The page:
The long-necked and big-eared branches of the tribe are perhaps the most unique. The long-necked women wear an increasing number of rings around their necks from the age of five and never take these off as long necks are considered most beautiful. The big-eared pierce their ears and expand the holes annually (strangely this is more well-known now due to the trend in the west to do the same). We read up on their customs before visiting the village and there is divided opinion on the ethical nature of visiting these tribes. Some consider it exploitation as the young children are being forced into these practices in order to generate more tourism for the people. We did confused this when deciding whether to visit, but the Thai government offers the Karen people no other alternative to make a living so we decided to go and hope that our entrance fee to the area goes to them.
The village is not what we were expecting. We both had pre-conceived ideas that it would be like what we saw in Sa'Pa in Vietnam and the people would be playing an active role in the tourism industry. Instead, it's very much a set-up with a few simple stalls and the people sitting waiting for the tourists to take photos of them. The women are lovely and friendly but at times we felt uncomfortable with this 'human zoo' approach. I'm not sure if we would gone had we known what to expect although it's definitely a grey issue and tourism is at least providing them with an income.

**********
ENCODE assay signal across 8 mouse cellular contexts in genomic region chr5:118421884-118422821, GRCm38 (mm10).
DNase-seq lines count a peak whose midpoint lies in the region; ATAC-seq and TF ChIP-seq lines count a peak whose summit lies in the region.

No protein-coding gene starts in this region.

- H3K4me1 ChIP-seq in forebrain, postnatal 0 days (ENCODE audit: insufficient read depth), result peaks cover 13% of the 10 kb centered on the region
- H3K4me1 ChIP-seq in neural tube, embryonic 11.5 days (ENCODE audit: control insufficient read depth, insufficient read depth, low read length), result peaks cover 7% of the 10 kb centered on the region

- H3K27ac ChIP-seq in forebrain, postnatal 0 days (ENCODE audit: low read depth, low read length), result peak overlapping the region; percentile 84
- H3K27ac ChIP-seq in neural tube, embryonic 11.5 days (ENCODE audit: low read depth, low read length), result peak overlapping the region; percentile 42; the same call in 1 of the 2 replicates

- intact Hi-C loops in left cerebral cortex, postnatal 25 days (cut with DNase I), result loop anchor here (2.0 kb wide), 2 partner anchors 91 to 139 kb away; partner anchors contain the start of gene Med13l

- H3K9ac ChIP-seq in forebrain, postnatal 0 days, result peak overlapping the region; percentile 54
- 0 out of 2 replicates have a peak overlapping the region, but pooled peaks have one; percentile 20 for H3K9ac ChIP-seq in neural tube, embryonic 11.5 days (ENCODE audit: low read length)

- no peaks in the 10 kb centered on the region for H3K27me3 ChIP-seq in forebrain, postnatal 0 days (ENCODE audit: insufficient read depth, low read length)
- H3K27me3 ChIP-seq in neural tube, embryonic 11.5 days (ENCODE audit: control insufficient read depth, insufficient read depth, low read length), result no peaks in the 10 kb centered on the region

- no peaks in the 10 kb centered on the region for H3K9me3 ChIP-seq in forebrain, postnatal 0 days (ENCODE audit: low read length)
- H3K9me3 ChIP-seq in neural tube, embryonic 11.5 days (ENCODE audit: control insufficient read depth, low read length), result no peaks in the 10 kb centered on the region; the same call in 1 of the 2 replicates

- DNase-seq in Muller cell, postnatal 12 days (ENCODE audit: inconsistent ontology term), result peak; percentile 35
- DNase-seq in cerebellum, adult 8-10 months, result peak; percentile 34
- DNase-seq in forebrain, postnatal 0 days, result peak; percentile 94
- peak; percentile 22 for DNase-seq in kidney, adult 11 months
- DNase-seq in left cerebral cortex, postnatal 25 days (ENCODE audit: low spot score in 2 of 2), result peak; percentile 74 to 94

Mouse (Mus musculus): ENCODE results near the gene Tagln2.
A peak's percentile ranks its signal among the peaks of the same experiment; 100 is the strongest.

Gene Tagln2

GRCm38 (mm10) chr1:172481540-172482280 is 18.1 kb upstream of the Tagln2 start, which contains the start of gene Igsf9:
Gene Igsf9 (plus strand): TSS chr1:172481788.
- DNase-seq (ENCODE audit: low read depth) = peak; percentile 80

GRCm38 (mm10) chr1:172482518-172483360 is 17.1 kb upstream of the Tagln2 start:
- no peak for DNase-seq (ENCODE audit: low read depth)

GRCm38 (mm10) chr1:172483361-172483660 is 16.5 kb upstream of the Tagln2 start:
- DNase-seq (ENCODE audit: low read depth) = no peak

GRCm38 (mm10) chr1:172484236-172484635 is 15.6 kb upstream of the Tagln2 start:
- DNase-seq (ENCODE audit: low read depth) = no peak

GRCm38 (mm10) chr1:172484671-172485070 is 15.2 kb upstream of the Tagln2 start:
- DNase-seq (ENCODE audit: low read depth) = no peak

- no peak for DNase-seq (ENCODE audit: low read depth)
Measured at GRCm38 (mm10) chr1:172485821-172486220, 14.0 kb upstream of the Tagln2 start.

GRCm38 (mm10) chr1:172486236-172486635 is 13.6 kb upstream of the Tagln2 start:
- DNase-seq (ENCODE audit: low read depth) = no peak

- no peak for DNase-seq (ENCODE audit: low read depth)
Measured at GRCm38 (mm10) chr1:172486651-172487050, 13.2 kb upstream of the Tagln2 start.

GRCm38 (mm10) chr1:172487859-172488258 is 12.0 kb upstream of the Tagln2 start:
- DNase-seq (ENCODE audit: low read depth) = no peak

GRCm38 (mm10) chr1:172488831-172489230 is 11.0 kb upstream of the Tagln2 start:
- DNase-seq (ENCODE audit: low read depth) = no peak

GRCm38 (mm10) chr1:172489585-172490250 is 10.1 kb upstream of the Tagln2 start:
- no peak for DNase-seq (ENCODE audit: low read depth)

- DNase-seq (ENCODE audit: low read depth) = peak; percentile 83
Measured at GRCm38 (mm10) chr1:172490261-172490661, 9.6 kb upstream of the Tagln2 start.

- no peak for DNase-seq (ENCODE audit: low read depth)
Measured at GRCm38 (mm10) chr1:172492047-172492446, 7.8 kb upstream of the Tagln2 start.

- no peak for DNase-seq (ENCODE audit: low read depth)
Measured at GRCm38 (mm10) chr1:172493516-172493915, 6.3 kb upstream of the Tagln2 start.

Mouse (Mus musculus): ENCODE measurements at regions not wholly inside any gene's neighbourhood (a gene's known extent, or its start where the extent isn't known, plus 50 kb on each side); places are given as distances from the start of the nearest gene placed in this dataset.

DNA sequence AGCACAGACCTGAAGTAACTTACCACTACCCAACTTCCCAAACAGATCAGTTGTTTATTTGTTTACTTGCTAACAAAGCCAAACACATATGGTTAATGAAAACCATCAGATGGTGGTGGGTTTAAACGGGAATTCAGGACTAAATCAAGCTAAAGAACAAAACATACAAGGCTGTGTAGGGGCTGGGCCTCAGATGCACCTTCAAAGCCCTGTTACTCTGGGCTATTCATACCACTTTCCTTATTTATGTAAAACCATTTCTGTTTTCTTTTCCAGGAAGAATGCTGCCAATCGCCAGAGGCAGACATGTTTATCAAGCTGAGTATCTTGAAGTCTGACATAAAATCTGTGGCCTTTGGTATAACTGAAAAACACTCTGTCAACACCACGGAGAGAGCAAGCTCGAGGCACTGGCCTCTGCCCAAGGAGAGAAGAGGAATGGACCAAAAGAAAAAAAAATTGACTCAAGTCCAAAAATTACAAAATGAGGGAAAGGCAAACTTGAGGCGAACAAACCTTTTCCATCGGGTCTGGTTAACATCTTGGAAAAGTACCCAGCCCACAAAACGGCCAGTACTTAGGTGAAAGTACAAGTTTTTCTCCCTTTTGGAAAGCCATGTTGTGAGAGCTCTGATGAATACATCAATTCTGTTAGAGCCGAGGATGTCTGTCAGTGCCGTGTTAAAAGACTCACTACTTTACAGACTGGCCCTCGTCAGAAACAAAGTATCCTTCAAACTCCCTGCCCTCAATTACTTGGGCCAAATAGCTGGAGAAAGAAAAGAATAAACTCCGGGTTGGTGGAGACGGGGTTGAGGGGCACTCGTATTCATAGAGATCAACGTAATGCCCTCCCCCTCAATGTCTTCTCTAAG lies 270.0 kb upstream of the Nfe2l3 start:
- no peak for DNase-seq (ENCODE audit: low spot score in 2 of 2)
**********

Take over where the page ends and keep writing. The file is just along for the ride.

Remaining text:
Leaving the Karen village, we took the bus another 60km north to the 'Golden Triangle' the area where Laos, Thailand and Myanmar meet across the Mekong river. The area is famous, as historically it has been one of the largest regions of opium production in Asia. Firstly we stood next to the Mekong River and could see both Laos and Myanmar (previously Burma) in the distance.
Around the area, there are a few points of interest. There is the exact point where the border lies marked by a golden triangle, a huge golden Buddha, the border crossing into Myanmar and a small market selling various items from Thailand, Laos and Myanmar.
It is possible from here to take a speed boat to an area of Laos across the river which you need neither visa nor passport to access. Speaking to our guide, we got the impression that this is simply a duty-free region where you could buy knock-offs at Laotian prices, so we decided to give it a miss. While the rest of our group did this, we walked a km or so along the road to the Hall of Opium, a museum developed by the Queen of Thailand to educate on the history and the dangers of Opium. Considering the huge damages which have been inflicted upon the region and the tribespeople of Northern Thailand through opium production, and the issues with drugs throughout the world, we thought this would provide really interesting insight.